Positioned on frame F of the tufting machine is a cut pile looper or hook assembly 22, having a spaced, parallel series of loopers or hooks 23, the hooks being mounted to a hook block 23a, the hook block being fastened to a gauge bar 24 mounted, or carried on, a spaced series of rocker arms 26, one of which is shown in FIG. 1. The rocker arm 26 has a pivot shaft 27 about which the rocker arm rotates in a partially circular motion. Hook assembly 22 includes an intermediate link 28 extending from rocker arm 26 to a clamp 30 clamped onto an elongate hook drive shaft 31 as known to those of skill in the art. Clamp 30 includes a lever 32 to which intermediate link 28 may be fastened, and to which the shaft of a second linear actuator 34 is also fastened for operating, i.e. rocking, drive shaft 31, and in turn rocking cut pile hook assembly 22 in the direction of the indicational arrows A illustrated on FIG. 1.
Actuator 34 includes in elongate actuator shaft 35 fastened to lever 32 in fashion similar to the manner in which actuator shaft or rod 17 is fastened to push rod 15. Actuator 34 also includes a position feedback device 36 for signaling the rotational position of the servo-motor (not illustrated) or the armature of the actuator, which in turn is translated into the linear position of actuator shaft 35 by the appropriate software program within control processor or computing system 50.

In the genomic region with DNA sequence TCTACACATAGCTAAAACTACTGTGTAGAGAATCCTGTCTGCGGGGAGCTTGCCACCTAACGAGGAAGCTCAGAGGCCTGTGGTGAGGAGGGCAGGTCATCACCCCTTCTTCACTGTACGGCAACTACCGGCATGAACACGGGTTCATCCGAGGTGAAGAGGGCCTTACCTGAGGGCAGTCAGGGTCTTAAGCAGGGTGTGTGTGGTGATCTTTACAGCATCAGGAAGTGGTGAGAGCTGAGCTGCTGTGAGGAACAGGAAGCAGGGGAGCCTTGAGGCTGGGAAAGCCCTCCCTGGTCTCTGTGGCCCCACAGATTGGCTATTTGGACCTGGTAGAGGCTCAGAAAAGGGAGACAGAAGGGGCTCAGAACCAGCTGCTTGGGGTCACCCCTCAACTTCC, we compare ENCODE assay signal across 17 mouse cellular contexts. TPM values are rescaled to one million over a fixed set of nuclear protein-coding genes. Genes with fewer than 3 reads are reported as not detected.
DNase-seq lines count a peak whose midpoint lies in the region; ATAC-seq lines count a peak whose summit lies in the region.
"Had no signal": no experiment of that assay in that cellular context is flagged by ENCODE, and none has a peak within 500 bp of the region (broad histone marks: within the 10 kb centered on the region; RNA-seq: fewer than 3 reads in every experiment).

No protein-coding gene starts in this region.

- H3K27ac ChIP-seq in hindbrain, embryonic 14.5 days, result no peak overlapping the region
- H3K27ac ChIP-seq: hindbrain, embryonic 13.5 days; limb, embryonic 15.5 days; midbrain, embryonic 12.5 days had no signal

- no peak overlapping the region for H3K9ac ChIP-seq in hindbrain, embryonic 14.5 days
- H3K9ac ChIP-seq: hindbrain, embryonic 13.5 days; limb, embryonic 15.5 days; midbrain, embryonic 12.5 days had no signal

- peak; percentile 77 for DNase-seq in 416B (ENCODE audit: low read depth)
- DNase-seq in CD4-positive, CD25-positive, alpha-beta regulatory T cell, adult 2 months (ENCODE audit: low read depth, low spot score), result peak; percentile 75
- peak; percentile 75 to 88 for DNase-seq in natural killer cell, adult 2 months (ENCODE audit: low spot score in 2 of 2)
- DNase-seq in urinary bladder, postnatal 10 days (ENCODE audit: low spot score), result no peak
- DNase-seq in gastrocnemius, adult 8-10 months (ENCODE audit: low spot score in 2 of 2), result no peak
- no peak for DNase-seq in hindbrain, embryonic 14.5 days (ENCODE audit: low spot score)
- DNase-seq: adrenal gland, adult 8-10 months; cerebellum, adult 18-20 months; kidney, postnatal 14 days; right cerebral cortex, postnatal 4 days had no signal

Tufting machine 5A of FIG. 1 also includes a knife assembly 38 which works in conjunction with hook assembly 22, and has a spaced, parallel series of knives 39 mounted on a mounting block assembly 40. Mounting block assembly 40 is fastened to a gauge bar 42, which is carried by a clamp 42a secured to an elongate knife drive shaft 43 in known fashion. Clamp 42a includes a lever 44 to which a third linear actuator 46 is attached. Actuator 46 has an elongate actuator shaft 47 fastened to lever 44 in fashion similar to the attachment of actuators 16 and 34 to push rod 15 and clamp 30, respectively. Actuator 46 also is provided with a position feedback device 48 which provides a position signal to control processor 50, in fashion similar to encoder 36.